Wedding Vows Are Sacred Vows

by David Padfield

Wedding vows, sermons, ceremony


"I, John take thee Mary to be my wedded wife, to have and to hold from this day forward, for richer or poorer, in sickness and in health, to love and to cherish, till in death we part, and with this ring I thee wed, and with my body I thee honor, and pledge my faithfulness."

Every day thousands of couples stand before a preacher, a judge or some justice of the peace and exchange wedding vows. On many occasions I have watched a groom nervously fidget with his tie as the music played and as he waited for the love of his life to make her appearance and be escorted down the aisle by her father. When the music changed to the wedding processional, the entire audience stood and watched a beautiful young woman walk down the aisle. There, in the presence of God and their witnesses another young couple exchanged vows and were bound together in marriage.

Many of these couples will break their vows within a matter of weeks (if not days). Some couples do not take their vows seriously and thus pay little attention to the words they speak at their wedding. Recently I had a man ask me for a copy of the wedding vows—he said he was so nervous when he got married he couldn't recall exactly what he had promised to do!

There is no legal requirement that vows actually be exchanged in a wedding ceremony. I always have couples repeat their vows—not only for the benefit of the audience, but also for their own benefit. It might very well be that some people do not keep their vows simply because they did not understand what they were promising to do.

In this article I would like to examine the vows preachers usually have couples exchange on the day of their wedding.

"To Be My Wedded Spouse"

This is recognition of the fact that you are not going to be just "living together," but that you are entering into a contract—a covenant relationship. Those in the days of Malachi forgot that the Lord had been a "witness between you and the wife of your youth, with whom you have dealt treacherously; yet she is your companion and your wife by covenant" (Mal. 2:14).

Solomon, Israel's wise king, warned his son about the immoral woman "who forsakes the companion of her youth, and forgets the covenant of her God" (Prov. 2:17).

So holy is the marriage relationship that Paul could only liken it to the relationship of Christ and His church (Eph. 5:22-31).

When a couple gets married they are giving their word—their sacred honor—that they will keep the promises they make on that day. These vows should be sacred to them, for they are sacred to God.

"To Have And To Hold From This Day Forward"

This part of the vow speaks of companionship. Sometimes young people get married and want to keep on acting like they are single so they can hang out with their friends. When you get married your closest companion is to be your spouse. Many young people do not know this, for they did not see it in the homes they grew up in—their parents were strangers to each other.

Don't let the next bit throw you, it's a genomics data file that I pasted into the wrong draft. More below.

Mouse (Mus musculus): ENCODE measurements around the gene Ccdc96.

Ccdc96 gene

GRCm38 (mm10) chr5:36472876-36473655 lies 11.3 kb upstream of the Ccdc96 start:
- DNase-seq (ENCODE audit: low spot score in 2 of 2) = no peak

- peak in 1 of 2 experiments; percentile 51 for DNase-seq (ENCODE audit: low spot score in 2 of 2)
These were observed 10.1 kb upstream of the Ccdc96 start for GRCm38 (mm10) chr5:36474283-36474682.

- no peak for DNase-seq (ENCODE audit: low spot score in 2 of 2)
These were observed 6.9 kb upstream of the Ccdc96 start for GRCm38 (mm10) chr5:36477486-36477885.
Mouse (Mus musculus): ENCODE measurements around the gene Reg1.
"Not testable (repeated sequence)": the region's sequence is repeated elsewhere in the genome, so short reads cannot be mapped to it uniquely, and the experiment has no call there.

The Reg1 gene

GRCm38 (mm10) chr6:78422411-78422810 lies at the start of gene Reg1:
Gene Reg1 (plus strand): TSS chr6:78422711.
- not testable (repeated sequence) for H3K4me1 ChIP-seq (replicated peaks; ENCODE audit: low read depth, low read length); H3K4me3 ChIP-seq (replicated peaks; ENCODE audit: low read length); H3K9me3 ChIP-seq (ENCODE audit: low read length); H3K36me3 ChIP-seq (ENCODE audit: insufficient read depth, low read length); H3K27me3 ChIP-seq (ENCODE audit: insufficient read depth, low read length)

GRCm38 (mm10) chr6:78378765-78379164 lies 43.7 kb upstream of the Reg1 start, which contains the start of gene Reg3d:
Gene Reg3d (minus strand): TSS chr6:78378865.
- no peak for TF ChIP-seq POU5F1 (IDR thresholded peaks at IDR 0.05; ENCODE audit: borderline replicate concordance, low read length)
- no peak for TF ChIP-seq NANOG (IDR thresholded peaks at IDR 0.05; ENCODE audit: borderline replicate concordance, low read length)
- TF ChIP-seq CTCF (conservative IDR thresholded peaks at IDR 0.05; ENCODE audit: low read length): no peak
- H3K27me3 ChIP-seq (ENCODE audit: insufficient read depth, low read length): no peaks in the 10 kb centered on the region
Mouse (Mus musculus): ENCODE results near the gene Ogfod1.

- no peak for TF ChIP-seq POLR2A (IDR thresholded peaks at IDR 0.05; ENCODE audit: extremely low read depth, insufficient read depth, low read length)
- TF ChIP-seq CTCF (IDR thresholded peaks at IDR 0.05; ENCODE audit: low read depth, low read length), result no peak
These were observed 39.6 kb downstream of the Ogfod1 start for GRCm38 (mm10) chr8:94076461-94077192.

One of the greatest things you can do for your children is to make sure they know that their parents are still madly in love with each other.

Old television programs, like the Dick Van Dyke Show, used to show married couples sleeping in separate beds—that is not a healthy picture of a good marriage. Children need to see that daddy came home from work and pinched mommy and mommy liked it! They need to see their parents hold hands in the mall and give tokens of affections to one another like cards and flowers. It affirms to the child that they live in a stable home.

"For Richer Or Poorer"

Here you are vowing to love and honor each other regardless of whether you live in a million-dollar mansion or a rented apartment.

Financial problems are a leading cause of divorce in this country—many of the problems start before the wedding day. A lot of young girls (who think they are grown women) marry some young man who doesn't have a great future—then they expect him to furnish a home like their parents had—even though it took their parents 25 years of hard work to acquire what they have.

Some young men think they have to have the hottest, fastest car in order to attract a young woman—they usually end up with someone who is a lot more interested in possessions than in him.

"In Sickness And In Health"

I don't care how healthy you are now, but if you don't die in an auto accident you are probably going to get sick before you die. A very large percentage of men will suffer from a short-term disability sometime before they are fifty years of age. And even if you don't get really sick, you are going to get old!

I once heard a woman who was suffering from a disability say, "I wish my husband would just divorce me so he could get on with his life." What she didn't realize was that her disability was a part of her husband's life—he vowed before God that he would stay with her "in sickness and in health."

"To Love And To Cherish"

In the Bible the word "love" is not spoken of as an emotion, but rather, it is an action. This is why love can be commanded. Paul spoke of how Christ "loved me and gave Himself for me" (Gal. 2:20). I might not have warm feelings toward my enemies, but I am still commanded to love them (Matt. 5:44). My next door neighbor might be a real jerk, but I am commanded to love him as myself (Matt. 22:39). My wife might treat me bad and I might feel sorry for myself, but I am commanded to love her as Christ loved the church (Eph. 5:25) and she is commanded to love me (Titus 2:4). In the New Testament "love" means to "seek the highest good" of another person.

Men often fail to keep the vow they made to "cherish" their wife. When they were dating he always looked his best, sent flowers, cards or other tokens of affection and spoke tenderly to his beloved. Why stop this "cherishing" of your spouse just because you got married?